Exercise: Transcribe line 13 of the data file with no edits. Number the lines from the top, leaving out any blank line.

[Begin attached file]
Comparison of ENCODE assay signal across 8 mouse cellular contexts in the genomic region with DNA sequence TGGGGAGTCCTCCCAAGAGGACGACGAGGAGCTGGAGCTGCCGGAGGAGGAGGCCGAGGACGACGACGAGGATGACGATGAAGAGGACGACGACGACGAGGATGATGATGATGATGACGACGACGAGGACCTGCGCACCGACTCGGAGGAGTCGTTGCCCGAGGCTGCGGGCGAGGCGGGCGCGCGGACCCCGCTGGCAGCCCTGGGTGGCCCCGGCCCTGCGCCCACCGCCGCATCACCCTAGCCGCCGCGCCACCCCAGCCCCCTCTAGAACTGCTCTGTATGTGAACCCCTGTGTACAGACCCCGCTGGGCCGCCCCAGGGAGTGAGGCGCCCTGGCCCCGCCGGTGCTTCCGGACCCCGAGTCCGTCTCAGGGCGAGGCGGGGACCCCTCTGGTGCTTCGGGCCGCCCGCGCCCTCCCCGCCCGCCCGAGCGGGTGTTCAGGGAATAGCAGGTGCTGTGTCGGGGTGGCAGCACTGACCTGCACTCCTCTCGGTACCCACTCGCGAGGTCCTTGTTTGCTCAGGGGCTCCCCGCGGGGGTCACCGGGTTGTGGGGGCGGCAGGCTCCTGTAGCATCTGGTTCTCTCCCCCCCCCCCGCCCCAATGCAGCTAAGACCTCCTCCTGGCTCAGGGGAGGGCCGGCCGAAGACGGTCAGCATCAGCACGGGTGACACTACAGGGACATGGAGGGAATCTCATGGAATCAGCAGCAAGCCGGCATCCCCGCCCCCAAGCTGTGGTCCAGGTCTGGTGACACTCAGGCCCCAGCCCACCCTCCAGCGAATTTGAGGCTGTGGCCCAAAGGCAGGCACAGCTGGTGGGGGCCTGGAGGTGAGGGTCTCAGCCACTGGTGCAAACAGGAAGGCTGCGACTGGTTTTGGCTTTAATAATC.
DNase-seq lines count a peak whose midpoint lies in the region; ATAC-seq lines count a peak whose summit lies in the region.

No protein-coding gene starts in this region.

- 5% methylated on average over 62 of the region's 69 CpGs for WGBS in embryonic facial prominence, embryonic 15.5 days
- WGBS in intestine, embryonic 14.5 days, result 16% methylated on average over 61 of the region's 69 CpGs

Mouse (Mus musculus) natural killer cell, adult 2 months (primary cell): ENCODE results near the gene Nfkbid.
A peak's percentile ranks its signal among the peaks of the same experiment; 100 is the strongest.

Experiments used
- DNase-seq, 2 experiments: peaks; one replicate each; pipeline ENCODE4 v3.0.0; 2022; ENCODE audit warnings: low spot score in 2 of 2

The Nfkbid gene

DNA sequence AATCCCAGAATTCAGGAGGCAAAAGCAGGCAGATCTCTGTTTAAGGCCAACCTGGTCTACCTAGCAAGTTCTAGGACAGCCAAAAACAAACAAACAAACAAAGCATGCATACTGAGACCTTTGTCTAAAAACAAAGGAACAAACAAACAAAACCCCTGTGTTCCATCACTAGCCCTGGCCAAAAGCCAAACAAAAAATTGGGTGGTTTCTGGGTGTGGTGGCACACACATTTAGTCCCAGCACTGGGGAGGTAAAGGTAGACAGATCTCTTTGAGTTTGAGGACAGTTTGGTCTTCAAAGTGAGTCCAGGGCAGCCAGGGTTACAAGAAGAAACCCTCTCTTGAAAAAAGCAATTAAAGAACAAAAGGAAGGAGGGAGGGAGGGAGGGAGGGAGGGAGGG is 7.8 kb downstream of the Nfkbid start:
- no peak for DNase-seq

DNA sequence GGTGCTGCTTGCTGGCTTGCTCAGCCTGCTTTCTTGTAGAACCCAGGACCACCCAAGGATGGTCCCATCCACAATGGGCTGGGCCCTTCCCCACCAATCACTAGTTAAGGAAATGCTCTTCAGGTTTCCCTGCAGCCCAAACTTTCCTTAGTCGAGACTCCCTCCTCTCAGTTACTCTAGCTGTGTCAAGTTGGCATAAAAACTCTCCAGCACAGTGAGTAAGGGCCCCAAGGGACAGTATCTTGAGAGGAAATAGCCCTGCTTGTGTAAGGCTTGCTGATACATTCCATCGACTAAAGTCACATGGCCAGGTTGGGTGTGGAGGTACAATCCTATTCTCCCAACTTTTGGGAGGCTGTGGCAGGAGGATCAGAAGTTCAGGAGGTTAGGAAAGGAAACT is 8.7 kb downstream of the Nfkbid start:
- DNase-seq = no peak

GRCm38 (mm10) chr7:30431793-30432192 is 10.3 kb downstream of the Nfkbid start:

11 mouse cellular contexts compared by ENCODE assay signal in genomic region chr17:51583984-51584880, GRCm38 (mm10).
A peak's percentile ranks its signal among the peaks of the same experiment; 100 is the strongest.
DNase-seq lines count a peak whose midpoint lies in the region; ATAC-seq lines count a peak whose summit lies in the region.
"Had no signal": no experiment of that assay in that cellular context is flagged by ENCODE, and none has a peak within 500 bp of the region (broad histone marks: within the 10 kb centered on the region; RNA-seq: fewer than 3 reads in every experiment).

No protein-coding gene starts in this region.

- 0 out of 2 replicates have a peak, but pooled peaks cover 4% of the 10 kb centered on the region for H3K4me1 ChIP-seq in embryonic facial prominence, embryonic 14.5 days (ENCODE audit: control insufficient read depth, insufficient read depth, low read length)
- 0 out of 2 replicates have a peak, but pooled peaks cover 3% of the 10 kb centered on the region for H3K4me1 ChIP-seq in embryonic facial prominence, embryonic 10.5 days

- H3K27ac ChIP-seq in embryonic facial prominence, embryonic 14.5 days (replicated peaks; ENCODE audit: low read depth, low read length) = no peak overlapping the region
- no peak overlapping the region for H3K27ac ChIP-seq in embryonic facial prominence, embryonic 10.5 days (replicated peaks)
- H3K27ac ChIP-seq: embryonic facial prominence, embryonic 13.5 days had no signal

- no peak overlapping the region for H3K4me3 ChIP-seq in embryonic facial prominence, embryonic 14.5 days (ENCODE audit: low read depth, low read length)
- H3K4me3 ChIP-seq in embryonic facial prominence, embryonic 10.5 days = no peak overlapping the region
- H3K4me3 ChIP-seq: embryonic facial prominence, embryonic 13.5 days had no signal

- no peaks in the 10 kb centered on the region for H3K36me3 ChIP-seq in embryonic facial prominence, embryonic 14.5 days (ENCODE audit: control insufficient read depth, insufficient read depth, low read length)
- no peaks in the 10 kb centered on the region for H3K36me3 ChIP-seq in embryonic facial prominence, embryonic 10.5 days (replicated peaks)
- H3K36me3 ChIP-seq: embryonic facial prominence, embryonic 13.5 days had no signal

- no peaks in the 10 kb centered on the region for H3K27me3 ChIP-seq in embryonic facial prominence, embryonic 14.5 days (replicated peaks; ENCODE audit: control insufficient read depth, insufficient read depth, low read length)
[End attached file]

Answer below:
DNA sequence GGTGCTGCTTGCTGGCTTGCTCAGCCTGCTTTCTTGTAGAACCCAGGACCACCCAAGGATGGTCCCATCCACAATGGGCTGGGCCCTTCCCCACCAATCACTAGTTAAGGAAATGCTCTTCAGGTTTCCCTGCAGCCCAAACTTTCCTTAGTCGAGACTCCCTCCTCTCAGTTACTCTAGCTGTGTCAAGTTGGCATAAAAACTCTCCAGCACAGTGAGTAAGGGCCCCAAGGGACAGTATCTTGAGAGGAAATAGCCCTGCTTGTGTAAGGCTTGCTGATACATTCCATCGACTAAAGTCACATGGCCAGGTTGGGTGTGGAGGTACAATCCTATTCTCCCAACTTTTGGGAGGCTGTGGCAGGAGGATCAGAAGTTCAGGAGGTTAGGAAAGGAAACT is 8.7 kb downstream of the Nfkbid start: